U.S. Court of Appeals for the Ninth Circuit upheld damages awarded to a patient who suffered heart damage from C.R. Bard’s clot-stopping vein filter. The court ruled that the U.S. Food and Drug Administration’s edicts did not pre-empt Georgia’s state law underscoring a duty to warn.
In 2007, patient Sherr-Una Booker underwent a surgical procedure to place a Bard’s G2 model inferior vena cava (IVC) filter near her heart. When fragments of the filter became detached, Booker was forced to under heart revision surgery.
In 2018 a Phoenix federal jury awarded Booker $3.6 million, including $2 million in punitive damages. The jury found device maker Bard to be 80 percent responsible for the plaintiff’s damages. Although the jury did not hold the company liable for strict product liability design defect, strict product liability failure to warn, or negligent design, they did find the defendant was liable for negligent failure to warn.
Twenty percent of the liability was assigned to a radiologist who neglected to detect a detached fragment of the filter in a 2009 X-ray.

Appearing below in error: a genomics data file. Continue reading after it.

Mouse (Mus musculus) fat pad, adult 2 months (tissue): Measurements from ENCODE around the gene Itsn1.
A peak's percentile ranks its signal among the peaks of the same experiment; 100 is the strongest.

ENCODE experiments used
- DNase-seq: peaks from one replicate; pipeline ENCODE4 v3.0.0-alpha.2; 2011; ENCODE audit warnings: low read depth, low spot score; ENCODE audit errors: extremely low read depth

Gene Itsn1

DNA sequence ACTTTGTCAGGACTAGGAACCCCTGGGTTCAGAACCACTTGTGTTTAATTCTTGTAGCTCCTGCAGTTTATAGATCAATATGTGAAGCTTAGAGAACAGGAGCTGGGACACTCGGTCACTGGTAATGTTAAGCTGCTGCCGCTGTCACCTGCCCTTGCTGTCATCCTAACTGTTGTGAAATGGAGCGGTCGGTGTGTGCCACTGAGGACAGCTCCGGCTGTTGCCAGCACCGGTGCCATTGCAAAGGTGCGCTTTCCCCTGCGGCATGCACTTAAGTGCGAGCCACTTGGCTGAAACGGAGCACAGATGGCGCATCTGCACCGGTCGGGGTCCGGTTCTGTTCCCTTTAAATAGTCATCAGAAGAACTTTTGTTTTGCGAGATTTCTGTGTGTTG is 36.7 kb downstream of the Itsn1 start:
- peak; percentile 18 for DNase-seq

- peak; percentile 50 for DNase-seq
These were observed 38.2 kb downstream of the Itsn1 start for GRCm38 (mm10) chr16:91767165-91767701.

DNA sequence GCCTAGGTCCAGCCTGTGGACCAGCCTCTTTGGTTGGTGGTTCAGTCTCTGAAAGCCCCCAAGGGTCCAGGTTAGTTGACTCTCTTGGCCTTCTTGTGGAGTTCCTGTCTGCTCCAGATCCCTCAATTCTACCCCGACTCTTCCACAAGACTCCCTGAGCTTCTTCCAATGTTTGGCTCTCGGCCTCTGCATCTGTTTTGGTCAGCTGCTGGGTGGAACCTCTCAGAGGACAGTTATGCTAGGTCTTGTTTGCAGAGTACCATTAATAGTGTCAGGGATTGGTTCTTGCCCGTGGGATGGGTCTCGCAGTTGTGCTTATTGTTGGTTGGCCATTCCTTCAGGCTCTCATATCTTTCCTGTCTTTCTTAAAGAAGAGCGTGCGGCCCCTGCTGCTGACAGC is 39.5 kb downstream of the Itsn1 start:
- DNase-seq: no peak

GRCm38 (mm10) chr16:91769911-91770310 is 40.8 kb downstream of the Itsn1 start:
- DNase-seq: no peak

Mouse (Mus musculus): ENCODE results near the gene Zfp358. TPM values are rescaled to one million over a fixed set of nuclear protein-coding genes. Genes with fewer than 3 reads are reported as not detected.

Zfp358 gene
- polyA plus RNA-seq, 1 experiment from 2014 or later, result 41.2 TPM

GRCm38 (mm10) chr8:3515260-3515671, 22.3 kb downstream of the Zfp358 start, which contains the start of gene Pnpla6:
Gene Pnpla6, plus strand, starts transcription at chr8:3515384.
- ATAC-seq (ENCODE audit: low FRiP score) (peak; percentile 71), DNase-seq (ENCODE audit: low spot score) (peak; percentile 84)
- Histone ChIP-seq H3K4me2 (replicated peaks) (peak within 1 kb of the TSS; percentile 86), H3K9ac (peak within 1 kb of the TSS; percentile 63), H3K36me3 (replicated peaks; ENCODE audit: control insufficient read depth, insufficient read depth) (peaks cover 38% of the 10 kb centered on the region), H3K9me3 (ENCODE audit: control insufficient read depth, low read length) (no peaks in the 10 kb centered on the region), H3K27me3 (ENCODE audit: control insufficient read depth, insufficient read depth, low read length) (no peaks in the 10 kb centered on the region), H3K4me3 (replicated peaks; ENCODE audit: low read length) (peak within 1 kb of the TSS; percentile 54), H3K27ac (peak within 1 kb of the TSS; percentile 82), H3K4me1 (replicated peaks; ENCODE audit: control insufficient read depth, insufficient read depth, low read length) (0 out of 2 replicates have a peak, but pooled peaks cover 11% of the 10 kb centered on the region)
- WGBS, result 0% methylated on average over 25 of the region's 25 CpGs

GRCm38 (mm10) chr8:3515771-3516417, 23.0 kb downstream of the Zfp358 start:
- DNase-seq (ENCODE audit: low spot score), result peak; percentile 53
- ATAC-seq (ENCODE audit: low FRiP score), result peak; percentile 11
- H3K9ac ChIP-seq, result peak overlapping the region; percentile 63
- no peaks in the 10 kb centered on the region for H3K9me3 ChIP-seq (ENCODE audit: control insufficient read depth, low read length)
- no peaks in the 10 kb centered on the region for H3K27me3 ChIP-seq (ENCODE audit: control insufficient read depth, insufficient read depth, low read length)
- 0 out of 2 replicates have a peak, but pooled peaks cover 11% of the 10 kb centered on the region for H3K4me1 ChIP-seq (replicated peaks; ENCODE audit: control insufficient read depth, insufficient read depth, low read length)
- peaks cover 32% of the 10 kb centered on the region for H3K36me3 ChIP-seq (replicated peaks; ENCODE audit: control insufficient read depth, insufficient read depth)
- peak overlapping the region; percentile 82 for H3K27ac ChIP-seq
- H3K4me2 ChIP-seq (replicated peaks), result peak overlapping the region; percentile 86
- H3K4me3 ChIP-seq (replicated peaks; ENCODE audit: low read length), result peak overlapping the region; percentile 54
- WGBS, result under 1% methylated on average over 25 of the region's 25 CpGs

Bard attorneys argued to the appeals court that the FDA’s guidance pre-empted any requirements to warn patients about the device’s tendency to migrate, perforate veins, and cast metal shards into patients’ heart.
The plaintiff’s attorney counter-argued that the FDA did not issue requirements related to the device’s design, leaving interpretation of rules up to states. Although the FDA imposed three requirements, the court ruled that they were too broad to pre-empt state law.
Georgia law mandates that product manufacturers warn consumers about potential hazards involved in using their products. Labeling on the G2 did note potential for breaking, migrating, and perforating veins, but it did not reveal the fact that the G2s had a much greater risk of these outcomes than competitors in the IVC filter market.